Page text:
Monthly Archives: June 2015

The MSSP Is the New SIEM

In the last year, I’ve come to a realization about incident management. In most cases, buying a SIEM is a waste of money for the enterprise. The software and licensing cost isn’t trivial, some of them utilizing what I like to call the “heroin dealer” or consumption licensing model. The first taste is free or inexpensive, but once you’re hooked, prepare to hand over your checkbook, because the costs often spiral out of control as you add more devices. Additionally, for most small to medium organizations, the complicated configuration often requires a consulting company to assist with the initial implementation and at least one full-time employee to manage and maintain. Even then, you won’t really have 24×7 monitoring and alerting, because most can’t afford a large enough staff to work in shifts, which means you’re dependent upon email or text alerts. That’s not very useful if your employees actually have lives outside of work. Most often, what you’ll see is an imperfectly implemented SIEM that becomes a noise machine delivering little to no value.

The SIEM’s dirty secret is that it’s a money pit. Once you add up the software and licensing cost, the professional services you spend to get it deployed and regularly upgraded, the hardware, the annual support cost, and staffing, you’re looking at a sizable investment. Now you should ask yourself, are you really reducing risk with a SIEM or just hitting some checkbox on a compliance list?

Alternatively, let’s look at the managed security service provider (MSSP). For a yearly cost, this outsourced SOC will ingest and correlate your logs, set up alerts, monitor and/or manage devices 24×7, 365 days a year. An MSSP’s level-1 and level-2 staff significantly reduce the amount of repetitive work and noise your in-house security team must deal with, making it less likely that critical incidents are missed. The downside is that the service is often mediocre, leaving one with the sneaking suspicion that these companies are happy to employ any warm body to answer the phone and put eyeballs on a screen. This means that someone has to manage the relationship, ensuring that service level agreements are met.

While there are challenges with outsourcing, the MSSP is a great lesson in the economy of scale. The MSSP is more efficient in delivering service because it performs the same functions for many customers.  While not cutting-edge or innovative, the service is often good enough to allow a security team to focus on the incidents that matter without having to sift through the noise themselves. The caveat? While useful in the short-term, security teams should still focus on building proactive controls with automation and anomaly detection for improved response. After all, the real goal is to make less garbage, not more sanitation workers.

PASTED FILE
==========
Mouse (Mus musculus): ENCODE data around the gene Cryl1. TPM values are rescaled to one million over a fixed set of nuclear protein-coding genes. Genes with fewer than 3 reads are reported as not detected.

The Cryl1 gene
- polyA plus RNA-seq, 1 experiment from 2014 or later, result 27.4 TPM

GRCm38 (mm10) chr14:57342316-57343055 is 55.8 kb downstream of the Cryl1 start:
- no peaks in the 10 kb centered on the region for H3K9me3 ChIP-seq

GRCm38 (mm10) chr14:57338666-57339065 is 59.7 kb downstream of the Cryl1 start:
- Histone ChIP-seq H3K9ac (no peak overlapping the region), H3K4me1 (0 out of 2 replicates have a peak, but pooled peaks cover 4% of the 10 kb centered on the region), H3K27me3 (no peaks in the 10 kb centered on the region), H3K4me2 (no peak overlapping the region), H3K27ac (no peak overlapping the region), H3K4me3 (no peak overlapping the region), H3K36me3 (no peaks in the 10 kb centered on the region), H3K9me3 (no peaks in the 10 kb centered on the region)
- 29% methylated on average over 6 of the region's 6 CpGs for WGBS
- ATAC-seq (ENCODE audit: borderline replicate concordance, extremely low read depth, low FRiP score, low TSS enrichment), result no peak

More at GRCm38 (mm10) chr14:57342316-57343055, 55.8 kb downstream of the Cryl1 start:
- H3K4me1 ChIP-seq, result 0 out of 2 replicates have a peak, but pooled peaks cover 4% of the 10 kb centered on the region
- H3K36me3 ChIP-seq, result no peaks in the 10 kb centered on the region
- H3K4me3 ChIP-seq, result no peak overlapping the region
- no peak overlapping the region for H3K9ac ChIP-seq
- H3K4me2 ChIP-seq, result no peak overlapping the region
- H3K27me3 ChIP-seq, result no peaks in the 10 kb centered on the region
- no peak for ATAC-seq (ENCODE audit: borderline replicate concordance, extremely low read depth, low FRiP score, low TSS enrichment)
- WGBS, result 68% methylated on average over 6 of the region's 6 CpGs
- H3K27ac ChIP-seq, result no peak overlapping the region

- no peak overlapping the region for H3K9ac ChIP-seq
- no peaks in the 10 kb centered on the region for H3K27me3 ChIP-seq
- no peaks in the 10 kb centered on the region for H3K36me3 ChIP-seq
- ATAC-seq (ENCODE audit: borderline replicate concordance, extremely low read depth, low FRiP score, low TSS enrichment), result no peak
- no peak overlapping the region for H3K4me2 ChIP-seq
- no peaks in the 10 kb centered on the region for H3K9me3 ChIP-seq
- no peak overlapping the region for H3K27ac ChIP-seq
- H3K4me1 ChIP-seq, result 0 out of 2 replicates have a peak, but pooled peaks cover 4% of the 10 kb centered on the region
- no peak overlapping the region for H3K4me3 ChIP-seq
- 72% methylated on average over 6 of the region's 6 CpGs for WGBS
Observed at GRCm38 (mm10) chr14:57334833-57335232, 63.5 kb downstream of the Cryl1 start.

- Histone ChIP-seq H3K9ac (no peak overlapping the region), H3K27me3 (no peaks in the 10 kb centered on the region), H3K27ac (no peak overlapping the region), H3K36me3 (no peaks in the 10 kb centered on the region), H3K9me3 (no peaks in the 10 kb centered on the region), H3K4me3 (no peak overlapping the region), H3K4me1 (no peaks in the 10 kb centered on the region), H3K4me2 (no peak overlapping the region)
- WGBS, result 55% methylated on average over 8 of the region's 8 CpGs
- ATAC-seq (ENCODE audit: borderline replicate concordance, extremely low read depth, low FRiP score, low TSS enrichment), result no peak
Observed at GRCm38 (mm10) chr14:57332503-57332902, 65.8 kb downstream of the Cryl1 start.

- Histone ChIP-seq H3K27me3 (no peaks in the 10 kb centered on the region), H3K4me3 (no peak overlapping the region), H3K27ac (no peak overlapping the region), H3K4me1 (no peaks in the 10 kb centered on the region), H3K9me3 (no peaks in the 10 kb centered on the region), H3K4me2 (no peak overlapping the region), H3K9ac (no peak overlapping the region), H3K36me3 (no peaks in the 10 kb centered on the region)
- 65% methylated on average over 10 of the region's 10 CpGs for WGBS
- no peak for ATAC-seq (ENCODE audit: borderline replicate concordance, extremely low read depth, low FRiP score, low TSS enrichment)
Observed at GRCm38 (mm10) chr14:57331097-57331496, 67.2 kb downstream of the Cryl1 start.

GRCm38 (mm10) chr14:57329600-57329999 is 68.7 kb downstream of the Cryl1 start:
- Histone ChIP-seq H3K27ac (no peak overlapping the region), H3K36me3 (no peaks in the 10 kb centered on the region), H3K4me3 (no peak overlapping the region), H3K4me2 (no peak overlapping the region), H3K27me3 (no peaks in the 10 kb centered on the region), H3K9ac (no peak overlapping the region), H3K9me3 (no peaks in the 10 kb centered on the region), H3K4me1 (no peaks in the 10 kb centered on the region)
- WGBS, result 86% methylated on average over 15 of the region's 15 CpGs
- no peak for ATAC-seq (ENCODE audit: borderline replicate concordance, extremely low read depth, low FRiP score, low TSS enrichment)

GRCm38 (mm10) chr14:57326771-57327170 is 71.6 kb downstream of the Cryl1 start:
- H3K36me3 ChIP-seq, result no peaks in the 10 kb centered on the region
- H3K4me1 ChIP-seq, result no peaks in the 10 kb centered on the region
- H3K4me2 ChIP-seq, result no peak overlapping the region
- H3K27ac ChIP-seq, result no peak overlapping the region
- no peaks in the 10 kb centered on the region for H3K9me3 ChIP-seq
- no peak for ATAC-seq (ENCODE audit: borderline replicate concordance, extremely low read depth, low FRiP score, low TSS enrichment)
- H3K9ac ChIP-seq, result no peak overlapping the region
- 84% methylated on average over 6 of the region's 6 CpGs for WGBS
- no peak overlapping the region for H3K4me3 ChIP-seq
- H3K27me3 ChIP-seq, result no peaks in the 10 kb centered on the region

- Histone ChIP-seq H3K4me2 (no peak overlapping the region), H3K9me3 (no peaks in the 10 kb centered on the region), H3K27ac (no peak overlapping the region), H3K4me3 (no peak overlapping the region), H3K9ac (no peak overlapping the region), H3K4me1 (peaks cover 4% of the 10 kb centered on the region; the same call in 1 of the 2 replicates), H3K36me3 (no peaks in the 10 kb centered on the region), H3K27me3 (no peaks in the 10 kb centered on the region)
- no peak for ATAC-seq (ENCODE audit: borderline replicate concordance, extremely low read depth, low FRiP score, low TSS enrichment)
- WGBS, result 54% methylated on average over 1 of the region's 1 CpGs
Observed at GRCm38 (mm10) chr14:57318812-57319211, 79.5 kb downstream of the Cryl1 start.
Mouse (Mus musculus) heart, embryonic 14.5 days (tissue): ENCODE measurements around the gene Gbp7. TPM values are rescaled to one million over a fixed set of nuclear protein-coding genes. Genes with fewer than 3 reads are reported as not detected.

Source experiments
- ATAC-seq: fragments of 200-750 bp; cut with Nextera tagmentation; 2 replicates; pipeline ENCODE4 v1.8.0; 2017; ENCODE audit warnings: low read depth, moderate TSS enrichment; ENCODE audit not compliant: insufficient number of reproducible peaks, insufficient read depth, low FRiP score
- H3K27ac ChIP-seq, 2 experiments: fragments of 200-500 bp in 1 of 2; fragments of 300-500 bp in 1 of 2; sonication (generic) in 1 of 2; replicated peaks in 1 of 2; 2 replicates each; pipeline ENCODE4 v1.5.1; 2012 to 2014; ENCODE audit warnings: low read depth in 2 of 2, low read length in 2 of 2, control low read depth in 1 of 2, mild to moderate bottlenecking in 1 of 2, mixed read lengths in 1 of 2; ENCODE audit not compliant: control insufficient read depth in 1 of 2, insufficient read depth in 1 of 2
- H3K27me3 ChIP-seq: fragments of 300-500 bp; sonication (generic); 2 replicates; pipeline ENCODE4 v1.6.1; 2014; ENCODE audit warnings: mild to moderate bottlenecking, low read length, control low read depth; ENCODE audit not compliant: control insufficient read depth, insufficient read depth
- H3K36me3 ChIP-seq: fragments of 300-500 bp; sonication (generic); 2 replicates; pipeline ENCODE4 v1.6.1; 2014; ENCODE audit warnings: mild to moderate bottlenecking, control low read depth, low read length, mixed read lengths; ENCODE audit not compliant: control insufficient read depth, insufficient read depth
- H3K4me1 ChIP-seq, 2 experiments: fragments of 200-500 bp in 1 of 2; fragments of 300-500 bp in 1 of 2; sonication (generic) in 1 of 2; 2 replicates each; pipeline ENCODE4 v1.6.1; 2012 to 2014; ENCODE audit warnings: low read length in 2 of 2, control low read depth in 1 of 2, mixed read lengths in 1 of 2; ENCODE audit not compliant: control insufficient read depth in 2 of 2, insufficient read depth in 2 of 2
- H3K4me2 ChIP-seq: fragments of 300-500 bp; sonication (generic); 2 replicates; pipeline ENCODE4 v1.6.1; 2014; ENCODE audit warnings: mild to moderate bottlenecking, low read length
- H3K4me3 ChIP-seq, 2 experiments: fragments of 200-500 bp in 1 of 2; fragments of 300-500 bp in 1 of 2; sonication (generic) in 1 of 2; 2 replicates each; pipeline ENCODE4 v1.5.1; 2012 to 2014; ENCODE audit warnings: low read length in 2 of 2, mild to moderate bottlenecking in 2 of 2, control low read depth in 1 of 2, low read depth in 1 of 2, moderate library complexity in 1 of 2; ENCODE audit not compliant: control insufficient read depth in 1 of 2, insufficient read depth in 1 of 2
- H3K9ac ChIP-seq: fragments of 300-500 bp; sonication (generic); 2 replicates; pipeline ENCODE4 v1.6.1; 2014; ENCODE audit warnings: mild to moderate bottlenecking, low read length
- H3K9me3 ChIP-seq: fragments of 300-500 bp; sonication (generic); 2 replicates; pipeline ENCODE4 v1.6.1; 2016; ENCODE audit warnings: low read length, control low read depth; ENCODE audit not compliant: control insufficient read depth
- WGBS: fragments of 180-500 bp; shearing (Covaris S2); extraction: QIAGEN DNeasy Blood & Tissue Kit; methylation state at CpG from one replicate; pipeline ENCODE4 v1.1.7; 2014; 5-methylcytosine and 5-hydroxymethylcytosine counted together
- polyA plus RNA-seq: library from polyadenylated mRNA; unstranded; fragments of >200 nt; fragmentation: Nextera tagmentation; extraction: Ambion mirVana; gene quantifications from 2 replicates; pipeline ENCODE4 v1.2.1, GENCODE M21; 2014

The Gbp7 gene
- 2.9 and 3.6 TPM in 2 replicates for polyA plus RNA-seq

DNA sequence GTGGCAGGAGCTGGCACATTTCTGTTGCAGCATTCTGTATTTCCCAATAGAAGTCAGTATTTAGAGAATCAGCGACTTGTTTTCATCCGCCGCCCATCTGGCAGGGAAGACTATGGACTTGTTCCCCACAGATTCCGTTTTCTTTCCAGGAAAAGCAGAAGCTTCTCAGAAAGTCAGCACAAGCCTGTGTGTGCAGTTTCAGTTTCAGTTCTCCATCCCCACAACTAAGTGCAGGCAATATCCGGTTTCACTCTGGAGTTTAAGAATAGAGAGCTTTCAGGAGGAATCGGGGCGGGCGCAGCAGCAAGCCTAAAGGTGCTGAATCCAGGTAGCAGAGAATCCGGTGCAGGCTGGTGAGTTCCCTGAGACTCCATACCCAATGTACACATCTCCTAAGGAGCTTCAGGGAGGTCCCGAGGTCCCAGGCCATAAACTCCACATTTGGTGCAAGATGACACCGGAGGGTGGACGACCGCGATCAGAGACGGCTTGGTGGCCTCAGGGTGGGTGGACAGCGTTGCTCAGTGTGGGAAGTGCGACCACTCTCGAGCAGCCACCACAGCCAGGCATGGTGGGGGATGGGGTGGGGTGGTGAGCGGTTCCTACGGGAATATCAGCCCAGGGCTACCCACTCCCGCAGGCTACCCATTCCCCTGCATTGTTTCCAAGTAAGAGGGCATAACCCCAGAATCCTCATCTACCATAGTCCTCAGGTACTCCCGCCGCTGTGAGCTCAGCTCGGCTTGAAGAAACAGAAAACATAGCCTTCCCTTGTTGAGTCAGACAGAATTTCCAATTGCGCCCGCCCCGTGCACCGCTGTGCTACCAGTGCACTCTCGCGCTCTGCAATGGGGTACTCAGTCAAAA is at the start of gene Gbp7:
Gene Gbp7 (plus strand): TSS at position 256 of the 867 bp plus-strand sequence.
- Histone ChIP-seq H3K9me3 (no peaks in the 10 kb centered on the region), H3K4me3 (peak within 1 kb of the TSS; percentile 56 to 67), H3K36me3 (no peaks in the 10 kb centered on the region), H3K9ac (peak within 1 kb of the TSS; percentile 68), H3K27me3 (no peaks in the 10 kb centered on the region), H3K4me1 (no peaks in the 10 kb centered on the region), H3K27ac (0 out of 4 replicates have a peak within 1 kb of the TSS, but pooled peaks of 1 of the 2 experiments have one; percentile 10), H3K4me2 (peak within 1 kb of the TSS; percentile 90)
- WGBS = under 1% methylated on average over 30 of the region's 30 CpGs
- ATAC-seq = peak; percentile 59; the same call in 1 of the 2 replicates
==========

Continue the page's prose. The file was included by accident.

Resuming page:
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Tootsie Roll Pop Security

Recently, it occurred to me that the security of most organizations is like a Tootsie Roll Pop. Hard and crunchy on the outside, soft and chewy on this inside. One bite and you easily get to the yummy center.

How many licks does it take to get to the crown jewels of your organization: your data?

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The Security Policy’s Bad Reputation

I had a disturbing conversation with a colleague last night. He told me that he didn’t believe in compliance-only, checkbox security, so why should he waste time on policies and standards? I almost blew a gasket, but because he’s pretty junior, I thought it best to educate him. The following is a summary of what I told him.

Security policies and standards are a foundational set of requirements for your engineering, development and operations teams. Without these boundaries, the entire IT organization floats aimlessly, buying solutions and implementing controls without rhyme or reason. Generally, only oblivious technologists design solutions without referencing policies and most engineers are begging for this guidance from their security teams.  Engineers aren’t mind readers, they just want us to tell them what we want: in writing.  Without policies and standards, the result is reactive inefficiency, because the security team becomes a chokepoint for every implementation.

Security policies help keep organizations ahead of the risk curve. It means that risk has been evaluated to some degree and a decision made (by someone) regarding the level an organization is willing to accept. Any security organization that wants to achieve some level of maturity will spend the cycles to develop its policies or suffer the consequences.

Developing policies and standards isn’t an easy process. Often the right stakeholders haven’t participated in the discussion, the documents are badly written, outdated or compiled by consultants with no organizational context. Moreover, policy debates often degenerate into arguments over semantics, but the how of getting this done isn’t as important as simply getting it done.

Ultimately, when security professionals don’t create and maintain policies and standards, they have abdicated their responsibility to the organization that employs them.

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